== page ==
Whatever his motives, Hawley has left his serious assessment of Teddy Roosevelt far behind, from his praise of Roosevelt’s commitment to democratic institutions, to his complaint that TR felt “no internal restraint on the exercise of the will, and no guide for the proper use of power.” Instead, he embraced his January 6 rendezvous with destiny, greeting the arriving mob with a clenched fist of support. Nor did he waver as the mayhem unfolded:  the smashed doors and windows, his colleagues fleeing in fear, the insurrectionists racing through the halls waving Confederate and Trump flags, the police beaten with metal clubs, the woman shot dead. His own face, unmarred by the dust and blood on the Capitol’s floors, was ready to reappear on tv.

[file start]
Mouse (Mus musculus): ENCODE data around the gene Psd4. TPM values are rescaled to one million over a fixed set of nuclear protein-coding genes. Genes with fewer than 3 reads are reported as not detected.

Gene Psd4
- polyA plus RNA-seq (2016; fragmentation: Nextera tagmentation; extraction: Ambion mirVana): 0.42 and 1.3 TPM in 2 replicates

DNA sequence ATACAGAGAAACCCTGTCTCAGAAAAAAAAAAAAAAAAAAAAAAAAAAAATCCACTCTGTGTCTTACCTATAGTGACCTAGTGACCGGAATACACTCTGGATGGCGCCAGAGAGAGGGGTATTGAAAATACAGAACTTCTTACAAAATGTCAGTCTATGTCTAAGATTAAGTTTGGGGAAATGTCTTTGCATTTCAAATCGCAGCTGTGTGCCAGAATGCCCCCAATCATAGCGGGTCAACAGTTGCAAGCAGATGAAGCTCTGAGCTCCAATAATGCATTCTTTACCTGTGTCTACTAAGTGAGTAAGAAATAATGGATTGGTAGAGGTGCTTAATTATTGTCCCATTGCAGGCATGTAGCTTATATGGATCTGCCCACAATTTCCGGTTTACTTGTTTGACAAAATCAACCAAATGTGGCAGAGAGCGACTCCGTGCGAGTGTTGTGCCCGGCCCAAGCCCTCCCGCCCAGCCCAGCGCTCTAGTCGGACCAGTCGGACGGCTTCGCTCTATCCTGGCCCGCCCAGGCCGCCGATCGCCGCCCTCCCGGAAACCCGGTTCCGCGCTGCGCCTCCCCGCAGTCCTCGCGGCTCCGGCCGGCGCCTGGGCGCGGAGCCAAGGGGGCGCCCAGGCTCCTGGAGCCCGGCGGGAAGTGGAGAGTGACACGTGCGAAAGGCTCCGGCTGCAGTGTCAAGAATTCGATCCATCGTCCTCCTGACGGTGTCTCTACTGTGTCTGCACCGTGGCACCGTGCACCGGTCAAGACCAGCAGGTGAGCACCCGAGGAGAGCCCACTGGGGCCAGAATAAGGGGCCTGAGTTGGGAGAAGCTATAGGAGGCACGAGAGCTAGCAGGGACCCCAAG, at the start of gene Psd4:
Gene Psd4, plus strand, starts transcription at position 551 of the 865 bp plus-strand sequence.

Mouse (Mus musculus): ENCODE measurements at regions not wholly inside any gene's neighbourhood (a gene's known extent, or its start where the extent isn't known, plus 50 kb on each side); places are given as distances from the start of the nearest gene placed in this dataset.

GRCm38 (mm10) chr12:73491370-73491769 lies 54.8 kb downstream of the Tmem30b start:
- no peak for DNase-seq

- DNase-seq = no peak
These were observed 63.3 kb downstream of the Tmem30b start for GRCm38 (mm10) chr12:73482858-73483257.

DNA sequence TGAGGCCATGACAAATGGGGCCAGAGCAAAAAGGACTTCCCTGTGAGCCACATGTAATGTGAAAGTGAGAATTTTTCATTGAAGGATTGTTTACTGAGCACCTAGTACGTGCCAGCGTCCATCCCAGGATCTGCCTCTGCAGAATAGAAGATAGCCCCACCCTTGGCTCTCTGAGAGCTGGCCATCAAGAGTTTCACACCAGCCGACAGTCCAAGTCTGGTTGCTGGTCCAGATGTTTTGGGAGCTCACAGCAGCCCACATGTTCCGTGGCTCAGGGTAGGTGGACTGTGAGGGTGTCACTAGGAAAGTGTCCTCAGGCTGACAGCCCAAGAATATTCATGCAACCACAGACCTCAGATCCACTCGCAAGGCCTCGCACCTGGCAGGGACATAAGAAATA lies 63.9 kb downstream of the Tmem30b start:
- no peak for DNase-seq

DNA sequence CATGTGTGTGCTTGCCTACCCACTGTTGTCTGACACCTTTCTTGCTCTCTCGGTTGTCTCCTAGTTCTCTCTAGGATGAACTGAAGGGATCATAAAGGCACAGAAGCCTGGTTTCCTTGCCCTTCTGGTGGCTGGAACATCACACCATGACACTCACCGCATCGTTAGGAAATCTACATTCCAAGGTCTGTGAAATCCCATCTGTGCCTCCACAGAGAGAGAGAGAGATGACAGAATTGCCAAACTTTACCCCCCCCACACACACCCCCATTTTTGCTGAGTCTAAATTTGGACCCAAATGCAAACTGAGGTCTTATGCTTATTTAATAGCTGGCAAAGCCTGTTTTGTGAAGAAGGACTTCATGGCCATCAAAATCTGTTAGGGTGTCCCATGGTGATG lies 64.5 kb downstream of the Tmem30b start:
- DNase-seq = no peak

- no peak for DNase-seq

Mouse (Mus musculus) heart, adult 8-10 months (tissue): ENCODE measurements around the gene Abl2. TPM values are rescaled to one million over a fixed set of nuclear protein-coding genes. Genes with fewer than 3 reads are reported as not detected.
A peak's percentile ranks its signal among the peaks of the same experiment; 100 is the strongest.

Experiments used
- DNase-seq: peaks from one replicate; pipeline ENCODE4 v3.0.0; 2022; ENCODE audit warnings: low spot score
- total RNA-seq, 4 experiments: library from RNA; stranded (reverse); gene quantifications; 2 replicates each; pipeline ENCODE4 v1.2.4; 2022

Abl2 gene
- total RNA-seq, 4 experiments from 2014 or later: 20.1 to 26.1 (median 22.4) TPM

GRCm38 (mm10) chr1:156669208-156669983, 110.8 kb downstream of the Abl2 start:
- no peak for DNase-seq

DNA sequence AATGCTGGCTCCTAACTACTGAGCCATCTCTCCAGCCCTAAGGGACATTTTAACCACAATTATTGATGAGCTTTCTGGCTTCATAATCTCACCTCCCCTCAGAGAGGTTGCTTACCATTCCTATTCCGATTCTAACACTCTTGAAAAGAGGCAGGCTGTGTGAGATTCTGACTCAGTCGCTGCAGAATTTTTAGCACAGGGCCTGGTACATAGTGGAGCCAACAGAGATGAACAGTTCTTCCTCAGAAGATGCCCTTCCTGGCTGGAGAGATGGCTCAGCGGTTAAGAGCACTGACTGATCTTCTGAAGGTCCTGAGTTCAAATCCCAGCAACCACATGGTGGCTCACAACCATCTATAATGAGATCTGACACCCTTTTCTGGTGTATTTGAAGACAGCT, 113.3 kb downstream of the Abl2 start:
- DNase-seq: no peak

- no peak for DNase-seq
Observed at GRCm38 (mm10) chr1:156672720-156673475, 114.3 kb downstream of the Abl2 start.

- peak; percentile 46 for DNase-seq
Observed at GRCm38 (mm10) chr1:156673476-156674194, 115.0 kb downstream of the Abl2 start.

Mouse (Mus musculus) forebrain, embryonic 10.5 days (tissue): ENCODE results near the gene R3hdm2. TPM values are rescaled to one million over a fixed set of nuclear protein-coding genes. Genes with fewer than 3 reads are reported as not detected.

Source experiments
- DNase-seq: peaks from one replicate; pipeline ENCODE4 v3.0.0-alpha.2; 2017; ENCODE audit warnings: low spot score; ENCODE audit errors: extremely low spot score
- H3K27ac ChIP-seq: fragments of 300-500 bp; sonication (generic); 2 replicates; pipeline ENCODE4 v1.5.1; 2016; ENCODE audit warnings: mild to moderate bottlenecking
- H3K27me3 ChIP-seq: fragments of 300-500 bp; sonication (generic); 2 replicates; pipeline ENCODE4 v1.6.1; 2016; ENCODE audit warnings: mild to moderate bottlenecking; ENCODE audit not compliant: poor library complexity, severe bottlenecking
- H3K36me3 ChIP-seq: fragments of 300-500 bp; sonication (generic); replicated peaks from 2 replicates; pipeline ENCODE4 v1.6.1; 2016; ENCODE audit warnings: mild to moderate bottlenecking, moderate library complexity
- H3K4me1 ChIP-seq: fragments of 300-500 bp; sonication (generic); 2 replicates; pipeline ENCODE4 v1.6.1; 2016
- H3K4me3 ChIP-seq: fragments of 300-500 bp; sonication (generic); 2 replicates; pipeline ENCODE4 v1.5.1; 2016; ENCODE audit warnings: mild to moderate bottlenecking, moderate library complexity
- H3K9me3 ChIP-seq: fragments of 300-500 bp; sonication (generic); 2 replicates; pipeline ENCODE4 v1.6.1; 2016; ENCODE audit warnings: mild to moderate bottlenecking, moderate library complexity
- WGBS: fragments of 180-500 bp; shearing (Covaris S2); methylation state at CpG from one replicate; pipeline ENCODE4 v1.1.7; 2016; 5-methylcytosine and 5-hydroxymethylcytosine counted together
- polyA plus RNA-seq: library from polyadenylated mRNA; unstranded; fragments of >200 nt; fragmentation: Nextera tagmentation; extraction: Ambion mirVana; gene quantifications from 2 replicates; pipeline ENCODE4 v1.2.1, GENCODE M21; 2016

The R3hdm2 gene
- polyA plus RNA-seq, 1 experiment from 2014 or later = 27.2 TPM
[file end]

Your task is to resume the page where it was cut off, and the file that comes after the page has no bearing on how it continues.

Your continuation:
When the building was cleared and the alphabetical reading of state names commenced, Hawley stood his ground and challenged the electoral college vote of Pennsylvania, forcing the separation of Senate and House into a post-midnight debate. He would now repeat charges scathingly rejected by judges, verdicts which the Supreme Court declined to reconsider. The point was to amplify doubts about Trump’s defeat, to delegitimize America’s elections, and to threaten its 240-year-old democracy, all to advance his own ambitions.  As TR would have said, and his now comatose biographer would have agreed—Senator Hawley had become an unpatriotic scoundrel.